In Logan, koalas are most frequently sighted in the eastern suburbs of the city including Daisy Hill, Shailer Park, Carbrook, Priestdale and Cornubia. Residents of Greenbank, Logan Village, Browns Plains especially Berrinba Sanctuary, Jimboomba, Munruben, Mundoolan and others will not agree.
It is important to note that current data on koala presence in Logan is mostly anecdotal and not a result of targeted scientific surveys. Council has little knowledge of koalas from former Beaudesert areas and as there have been no funded onground field studies, residents reported sightings are regarded as "anecedotal".
• SO 2 – Increased quality protected koalahabitat in Logan;
To achieve a net increase in koala habitat in the city and South East Queensland it is essential that a regional approach is undertaken and areas of koalahabitat are connected through ecological corridors.
• SO 3 – Improved koalasafety and health;
Logan City is expected to grow by more than 200,000 residents over the next 20 years and beyond. Logan City will continue to be one of the fastest growing areas in Queensland with dramatically increasing urban development and increasing pressure on the natural environment and koala habitat.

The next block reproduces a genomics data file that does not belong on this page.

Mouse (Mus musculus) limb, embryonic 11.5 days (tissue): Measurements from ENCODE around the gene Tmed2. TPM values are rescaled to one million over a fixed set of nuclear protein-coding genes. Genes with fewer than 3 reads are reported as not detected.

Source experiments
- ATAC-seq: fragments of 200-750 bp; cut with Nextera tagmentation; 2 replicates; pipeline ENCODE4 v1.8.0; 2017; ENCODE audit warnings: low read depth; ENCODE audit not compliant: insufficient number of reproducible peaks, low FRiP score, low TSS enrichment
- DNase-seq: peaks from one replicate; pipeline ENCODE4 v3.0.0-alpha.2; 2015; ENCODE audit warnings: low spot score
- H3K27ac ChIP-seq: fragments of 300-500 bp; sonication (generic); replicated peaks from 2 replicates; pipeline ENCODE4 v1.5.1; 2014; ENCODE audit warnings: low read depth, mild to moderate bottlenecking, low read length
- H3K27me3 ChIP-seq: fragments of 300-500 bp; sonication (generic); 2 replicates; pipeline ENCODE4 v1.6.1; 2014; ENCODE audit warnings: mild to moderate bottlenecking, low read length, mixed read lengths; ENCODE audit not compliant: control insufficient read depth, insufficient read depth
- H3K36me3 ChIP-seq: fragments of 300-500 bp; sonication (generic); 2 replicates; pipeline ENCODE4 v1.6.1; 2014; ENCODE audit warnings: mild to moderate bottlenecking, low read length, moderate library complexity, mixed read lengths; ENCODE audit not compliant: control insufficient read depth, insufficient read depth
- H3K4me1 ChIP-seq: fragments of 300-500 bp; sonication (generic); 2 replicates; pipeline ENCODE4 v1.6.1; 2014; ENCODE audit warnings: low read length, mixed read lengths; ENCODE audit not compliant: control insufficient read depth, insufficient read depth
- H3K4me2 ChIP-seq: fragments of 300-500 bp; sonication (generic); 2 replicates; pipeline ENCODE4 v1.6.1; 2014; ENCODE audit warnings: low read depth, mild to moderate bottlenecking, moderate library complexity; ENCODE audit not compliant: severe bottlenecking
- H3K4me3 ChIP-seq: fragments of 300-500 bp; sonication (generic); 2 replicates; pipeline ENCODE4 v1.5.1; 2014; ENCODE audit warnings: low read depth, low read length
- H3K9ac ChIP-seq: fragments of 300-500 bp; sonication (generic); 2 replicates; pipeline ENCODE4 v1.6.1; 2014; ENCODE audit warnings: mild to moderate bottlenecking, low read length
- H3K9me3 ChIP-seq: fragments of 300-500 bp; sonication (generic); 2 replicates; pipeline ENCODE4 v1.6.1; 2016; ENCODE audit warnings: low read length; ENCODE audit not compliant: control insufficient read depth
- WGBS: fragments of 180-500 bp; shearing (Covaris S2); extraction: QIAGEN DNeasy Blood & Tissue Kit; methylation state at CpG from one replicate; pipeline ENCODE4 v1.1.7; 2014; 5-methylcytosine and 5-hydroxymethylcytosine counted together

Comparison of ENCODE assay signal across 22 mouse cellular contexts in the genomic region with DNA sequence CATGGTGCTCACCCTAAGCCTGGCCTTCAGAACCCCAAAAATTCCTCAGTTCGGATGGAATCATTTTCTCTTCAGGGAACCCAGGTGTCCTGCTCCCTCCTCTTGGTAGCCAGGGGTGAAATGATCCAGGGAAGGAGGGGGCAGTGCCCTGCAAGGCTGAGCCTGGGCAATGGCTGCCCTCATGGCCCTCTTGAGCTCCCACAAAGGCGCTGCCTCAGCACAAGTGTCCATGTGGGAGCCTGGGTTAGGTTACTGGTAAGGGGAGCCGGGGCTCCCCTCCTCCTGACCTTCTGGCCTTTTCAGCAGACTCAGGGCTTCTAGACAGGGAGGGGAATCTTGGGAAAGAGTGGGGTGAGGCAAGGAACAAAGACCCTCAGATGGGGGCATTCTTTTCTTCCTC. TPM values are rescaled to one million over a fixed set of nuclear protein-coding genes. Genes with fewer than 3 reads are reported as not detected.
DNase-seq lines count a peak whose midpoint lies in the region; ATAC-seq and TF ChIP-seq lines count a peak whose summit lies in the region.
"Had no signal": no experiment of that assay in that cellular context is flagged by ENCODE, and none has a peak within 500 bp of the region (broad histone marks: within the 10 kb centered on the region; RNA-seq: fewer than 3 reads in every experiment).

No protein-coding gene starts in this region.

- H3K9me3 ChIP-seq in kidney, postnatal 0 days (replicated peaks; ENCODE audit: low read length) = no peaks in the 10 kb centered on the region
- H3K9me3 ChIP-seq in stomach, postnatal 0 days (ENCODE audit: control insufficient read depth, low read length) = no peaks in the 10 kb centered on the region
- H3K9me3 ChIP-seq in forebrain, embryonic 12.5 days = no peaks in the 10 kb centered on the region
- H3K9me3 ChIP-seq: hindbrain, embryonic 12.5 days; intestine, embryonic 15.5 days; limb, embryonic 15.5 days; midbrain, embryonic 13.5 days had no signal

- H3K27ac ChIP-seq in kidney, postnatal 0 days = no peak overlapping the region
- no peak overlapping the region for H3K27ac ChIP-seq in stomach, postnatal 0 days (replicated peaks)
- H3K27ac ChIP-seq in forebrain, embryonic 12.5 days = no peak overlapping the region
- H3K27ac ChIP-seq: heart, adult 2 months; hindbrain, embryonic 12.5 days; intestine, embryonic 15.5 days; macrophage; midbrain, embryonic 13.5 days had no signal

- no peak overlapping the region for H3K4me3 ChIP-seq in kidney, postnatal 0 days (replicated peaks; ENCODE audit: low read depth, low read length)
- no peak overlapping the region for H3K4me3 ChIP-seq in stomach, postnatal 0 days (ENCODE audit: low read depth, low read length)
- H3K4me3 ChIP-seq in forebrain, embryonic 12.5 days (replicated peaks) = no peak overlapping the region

• SO 4 – Increased positive community engagement and awareness of koala conservation actions.
To achieve the strategic outcomes of this Plan it is essential that it is supported by an active, engaged and supportive community including residents, land owners, businesses and the Development industry
The online survey basically asks you to answer same 4 questions about each outcomes
1. Are these actions the right actions to ....
2. Are there any actions that need to be changed to .....
3. Are there any additional actions you think we should be doing?
4. What ideas do you have to support the delivery of these actions?
and finally any extra comments. Please consider a submission regarding any point / points you are concerned about.
These could include -
Importance of using best possible and latest mapping. ie SEQCatchments Koala Habitat Map for Logan - with Regrowth map and Observations, Genome Barrier and Pinch Point Maps as has been done for Brisbane City Council.
Koala policies, programs, zones, map layers and legislation should be included in town plan not merely as offsets opportunities